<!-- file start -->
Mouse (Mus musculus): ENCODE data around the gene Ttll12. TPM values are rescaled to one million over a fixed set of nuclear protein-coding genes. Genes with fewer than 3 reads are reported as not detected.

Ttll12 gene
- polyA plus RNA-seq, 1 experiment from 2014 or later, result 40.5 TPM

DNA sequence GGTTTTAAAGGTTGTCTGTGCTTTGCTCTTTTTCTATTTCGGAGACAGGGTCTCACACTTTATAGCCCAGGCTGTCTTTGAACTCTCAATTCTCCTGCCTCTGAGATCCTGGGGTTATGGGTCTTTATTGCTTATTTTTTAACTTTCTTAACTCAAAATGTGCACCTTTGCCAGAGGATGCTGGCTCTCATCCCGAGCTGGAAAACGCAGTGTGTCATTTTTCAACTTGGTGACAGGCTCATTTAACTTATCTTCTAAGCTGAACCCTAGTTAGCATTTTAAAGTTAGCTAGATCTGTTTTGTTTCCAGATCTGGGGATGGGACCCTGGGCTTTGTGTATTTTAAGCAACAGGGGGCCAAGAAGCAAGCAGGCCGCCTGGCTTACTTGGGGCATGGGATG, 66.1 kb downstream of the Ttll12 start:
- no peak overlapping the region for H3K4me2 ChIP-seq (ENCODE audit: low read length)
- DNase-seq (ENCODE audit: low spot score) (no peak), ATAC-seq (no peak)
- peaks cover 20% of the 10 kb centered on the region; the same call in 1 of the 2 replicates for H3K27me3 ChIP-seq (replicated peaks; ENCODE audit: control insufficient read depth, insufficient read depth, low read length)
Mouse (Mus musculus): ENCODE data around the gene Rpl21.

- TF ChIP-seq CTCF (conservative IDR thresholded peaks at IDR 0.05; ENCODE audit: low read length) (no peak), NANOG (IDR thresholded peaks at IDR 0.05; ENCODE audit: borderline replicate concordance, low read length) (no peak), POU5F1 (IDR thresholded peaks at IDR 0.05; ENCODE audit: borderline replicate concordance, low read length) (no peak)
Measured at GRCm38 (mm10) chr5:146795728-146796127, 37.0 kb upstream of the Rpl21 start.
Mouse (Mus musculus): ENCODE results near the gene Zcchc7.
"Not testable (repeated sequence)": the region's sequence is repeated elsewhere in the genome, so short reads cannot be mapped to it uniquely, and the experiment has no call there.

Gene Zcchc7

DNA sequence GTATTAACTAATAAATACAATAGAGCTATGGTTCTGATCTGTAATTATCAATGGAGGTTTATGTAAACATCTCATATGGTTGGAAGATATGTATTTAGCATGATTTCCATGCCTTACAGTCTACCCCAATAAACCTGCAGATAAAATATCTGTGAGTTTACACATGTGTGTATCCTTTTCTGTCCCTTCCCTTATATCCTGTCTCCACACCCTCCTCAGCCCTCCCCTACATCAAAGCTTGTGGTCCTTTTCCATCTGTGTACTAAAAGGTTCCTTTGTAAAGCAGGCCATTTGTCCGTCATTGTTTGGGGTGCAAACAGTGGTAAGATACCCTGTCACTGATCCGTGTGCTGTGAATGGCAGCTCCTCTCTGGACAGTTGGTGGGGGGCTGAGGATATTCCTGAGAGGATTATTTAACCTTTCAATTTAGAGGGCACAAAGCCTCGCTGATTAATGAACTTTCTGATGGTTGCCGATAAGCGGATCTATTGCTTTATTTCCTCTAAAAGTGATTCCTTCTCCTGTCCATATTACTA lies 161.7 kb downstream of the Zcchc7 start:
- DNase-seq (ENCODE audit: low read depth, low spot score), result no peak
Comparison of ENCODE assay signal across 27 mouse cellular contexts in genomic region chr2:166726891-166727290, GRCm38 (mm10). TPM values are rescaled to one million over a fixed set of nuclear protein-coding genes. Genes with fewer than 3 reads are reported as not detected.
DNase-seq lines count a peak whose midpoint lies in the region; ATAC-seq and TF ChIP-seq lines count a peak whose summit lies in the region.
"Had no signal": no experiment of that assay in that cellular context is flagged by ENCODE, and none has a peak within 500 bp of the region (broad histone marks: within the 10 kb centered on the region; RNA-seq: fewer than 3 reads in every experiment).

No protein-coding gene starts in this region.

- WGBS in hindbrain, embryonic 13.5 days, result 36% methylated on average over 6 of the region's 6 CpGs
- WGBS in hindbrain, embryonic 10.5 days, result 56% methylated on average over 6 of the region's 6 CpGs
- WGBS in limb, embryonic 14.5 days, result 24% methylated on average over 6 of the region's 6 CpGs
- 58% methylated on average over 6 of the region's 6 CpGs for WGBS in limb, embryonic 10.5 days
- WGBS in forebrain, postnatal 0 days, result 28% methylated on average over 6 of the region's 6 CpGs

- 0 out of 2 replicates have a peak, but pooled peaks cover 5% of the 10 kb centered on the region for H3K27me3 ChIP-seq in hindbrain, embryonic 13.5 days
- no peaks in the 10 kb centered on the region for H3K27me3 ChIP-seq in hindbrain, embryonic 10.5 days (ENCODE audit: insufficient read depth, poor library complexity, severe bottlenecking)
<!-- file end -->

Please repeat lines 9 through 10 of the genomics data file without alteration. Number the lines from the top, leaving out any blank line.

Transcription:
- TF ChIP-seq CTCF (conservative IDR thresholded peaks at IDR 0.05; ENCODE audit: low read length) (no peak), NANOG (IDR thresholded peaks at IDR 0.05; ENCODE audit: borderline replicate concordance, low read length) (no peak), POU5F1 (IDR thresholded peaks at IDR 0.05; ENCODE audit: borderline replicate concordance, low read length) (no peak)
Measured at GRCm38 (mm10) chr5:146795728-146796127, 37.0 kb upstream of the Rpl21 start.